You’ve clearly done that! :)

    • Thanks, Dave. The cookbook is a total winner. I highly recommend it.

      Nicely put; I agree that the key is thinking through the impact of both choices. Our intentions driving our actions matter tremendously. I also think our choices may develop over time, and they may have to change with different stages in life. A woman may have to make different choices if she becomes pregnant. Men and women may have to make different choices if they are ill or fighting a chronic illness . . . and so on.

  2. My two most inspiring food-related books are “Animal, Vegetable, Miracle” by Barbara Kingsolver and “Eating Animals” by Jonathan Safran Foer. Somewhat at odds with each other philosophically, but both excellent. I think they also both stand up to critical analysis better than Pollan’s books. I don’t reread many books but I have reread both of these.

    • *Thank you* for sharing these. I will put them in the queue. I’ve heard of “Eating Animals” and it sounds intriguing, so thanks for the reminder. Not familiar with “Animal, Vegetable, Miracle”…

      Would love to hear your thoughts on Pollan’s books and his perspective.

      • Well, my thoughts on Pollan are not that original. Rather, there is a vegan blog dedicated to dissecting his work. I was skeptical but it is actually quite rational and well thought out. Perhaps a tiny bit obsessive in its object but definitely food for thought.

        http://saywhatmichaelpollan.wordpress.com/

        I do think Pollan will do and say anything to justify his wish to keep eating meat, rather than just being okay with it and not having to write books explaining it.

        As for the main point of his books, those are good points of course (the problems with industrial agriculture). But I think the Kingsolver book is much better in this regard. And so inspiring!!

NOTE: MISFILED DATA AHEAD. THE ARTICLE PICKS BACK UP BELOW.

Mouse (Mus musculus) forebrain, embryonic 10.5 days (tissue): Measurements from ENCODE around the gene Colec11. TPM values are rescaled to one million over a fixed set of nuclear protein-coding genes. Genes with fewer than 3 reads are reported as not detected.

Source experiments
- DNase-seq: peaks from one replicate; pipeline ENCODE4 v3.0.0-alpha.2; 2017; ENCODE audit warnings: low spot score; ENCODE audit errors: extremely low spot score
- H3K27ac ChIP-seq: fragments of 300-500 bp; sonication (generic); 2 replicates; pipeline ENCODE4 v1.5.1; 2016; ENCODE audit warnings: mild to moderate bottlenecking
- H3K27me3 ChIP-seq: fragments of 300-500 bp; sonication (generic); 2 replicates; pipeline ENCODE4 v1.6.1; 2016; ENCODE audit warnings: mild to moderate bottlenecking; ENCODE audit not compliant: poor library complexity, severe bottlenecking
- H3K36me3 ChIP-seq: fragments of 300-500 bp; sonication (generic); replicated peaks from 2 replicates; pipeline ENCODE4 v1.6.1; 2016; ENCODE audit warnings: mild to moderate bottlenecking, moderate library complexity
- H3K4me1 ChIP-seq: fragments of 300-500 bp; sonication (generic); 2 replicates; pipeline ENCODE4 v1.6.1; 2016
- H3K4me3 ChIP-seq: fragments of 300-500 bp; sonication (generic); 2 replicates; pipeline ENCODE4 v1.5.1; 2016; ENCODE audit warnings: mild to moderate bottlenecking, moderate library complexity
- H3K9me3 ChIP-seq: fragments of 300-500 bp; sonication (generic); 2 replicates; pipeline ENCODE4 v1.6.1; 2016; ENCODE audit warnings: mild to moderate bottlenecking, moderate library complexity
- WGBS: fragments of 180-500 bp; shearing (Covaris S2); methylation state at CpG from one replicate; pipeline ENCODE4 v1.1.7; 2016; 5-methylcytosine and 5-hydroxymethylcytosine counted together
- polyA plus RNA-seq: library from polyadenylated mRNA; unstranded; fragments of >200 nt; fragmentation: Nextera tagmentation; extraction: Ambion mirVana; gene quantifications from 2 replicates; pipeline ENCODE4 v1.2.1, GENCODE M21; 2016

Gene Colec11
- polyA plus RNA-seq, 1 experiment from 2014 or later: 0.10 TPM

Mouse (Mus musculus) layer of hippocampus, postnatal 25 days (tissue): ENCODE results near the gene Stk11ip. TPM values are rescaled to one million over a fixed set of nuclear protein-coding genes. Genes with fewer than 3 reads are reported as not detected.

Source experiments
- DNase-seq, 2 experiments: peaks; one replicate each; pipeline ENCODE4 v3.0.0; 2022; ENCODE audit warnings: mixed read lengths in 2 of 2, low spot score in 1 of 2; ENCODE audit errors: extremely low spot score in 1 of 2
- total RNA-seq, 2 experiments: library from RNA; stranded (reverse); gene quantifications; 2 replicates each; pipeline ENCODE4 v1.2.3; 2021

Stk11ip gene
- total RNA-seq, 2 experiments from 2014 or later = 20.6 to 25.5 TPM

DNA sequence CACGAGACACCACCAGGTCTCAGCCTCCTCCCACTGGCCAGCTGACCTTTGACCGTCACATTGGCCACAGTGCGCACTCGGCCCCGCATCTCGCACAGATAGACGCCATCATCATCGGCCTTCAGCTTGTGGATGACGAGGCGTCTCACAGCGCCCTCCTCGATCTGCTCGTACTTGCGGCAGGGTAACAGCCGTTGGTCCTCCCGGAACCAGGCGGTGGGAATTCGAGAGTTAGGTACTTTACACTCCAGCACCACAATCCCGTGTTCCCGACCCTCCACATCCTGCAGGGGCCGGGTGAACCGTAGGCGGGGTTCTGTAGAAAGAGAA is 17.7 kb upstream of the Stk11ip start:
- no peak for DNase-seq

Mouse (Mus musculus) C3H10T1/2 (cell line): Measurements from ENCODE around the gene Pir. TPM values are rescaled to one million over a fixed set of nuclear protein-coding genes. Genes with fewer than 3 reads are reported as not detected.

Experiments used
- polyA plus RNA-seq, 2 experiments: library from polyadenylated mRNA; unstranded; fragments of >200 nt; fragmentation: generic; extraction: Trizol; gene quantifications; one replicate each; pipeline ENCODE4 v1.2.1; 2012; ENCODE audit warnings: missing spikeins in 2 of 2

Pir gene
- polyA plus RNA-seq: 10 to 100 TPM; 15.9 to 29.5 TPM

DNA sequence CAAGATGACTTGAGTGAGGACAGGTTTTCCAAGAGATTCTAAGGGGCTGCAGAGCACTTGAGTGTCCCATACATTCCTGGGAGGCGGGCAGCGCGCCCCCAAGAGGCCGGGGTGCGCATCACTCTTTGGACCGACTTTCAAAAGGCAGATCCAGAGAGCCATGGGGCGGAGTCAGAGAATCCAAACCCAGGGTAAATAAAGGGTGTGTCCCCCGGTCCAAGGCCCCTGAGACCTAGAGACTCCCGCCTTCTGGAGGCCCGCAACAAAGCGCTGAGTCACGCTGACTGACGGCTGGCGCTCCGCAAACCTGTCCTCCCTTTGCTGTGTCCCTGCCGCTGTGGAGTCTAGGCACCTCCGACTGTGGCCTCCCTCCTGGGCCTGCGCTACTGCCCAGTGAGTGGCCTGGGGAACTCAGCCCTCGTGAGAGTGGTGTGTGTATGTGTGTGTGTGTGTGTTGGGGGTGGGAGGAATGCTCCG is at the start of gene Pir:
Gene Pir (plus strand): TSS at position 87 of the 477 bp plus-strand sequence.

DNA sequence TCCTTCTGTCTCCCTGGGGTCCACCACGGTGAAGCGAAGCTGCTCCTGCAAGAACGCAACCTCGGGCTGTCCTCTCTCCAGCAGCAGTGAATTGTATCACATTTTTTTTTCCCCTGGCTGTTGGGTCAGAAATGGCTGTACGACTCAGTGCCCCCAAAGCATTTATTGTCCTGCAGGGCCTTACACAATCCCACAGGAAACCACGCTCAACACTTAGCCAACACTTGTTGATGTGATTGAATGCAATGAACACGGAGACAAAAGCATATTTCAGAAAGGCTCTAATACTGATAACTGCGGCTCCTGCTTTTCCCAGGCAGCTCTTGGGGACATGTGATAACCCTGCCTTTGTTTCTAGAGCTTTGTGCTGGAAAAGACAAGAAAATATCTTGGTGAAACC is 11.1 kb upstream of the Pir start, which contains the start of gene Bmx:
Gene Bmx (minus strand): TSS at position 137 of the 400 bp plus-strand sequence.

The Kingsolver and Foer books seemed much more thoughtful and honest and less “flashy” or journalistic when I read them. I have recently been flirting with veganism, and I was curious to read Kingsolver’s take on this (I love her as an author). Although I don’t agree with all of it, her arguments were fair and well thought out.

        • Interesting site — very good to have that perspective. I’ve not read Pollan’s other books, and I’m not even done with this one, but I will say that I do think he does a nice job of showing the viscous cycle that is the industrial agriculture model. There is so much money, worldwide, invested in sustaining this model.

          As for veganism…so cool that you’ve been flirting with it. I was surprised to realize at some point that as I continue to follow my Ayurvedic diet, I hardly ever do dairy anymore. Milk? Almond milk sits much better with me. Eggs? Haven’t felt like it, and I used to eat eggs several times a week because I craved them so much. I never thought being vegan was within reach for me, but most days, I feel like I’m closer to following a vegan diet than I am to following any other kind of diet. Perhaps not surprisingly, I’ve never felt better about the way I eat.

  3. I second the Kingsolver book! It was really eye opening for me and helped spur my current six chickens + garden + farmers’ market way of life. Granted, I did go through an obsessive phase where I only ate what I made (bread from home, cookies from home), but I liked it and had fun and knew where my stuff came from. That’s the biggest thing for me – knowing where it came from and acknowledging it’s life. Whether that is vegetable or animal. I want it raised in a sustainable way from my local farmers, if possible. I’m working on canning veggies this summer and fall so I have better options this winter. I haven’t eaten at a fast food restaurant in 7 years and I don’t eat processed meals or foods (mostly, I still eat cereal and granola bars occassionally, oh and tortilla chips). It works for me. That’s the biggest thing – find what works for you :)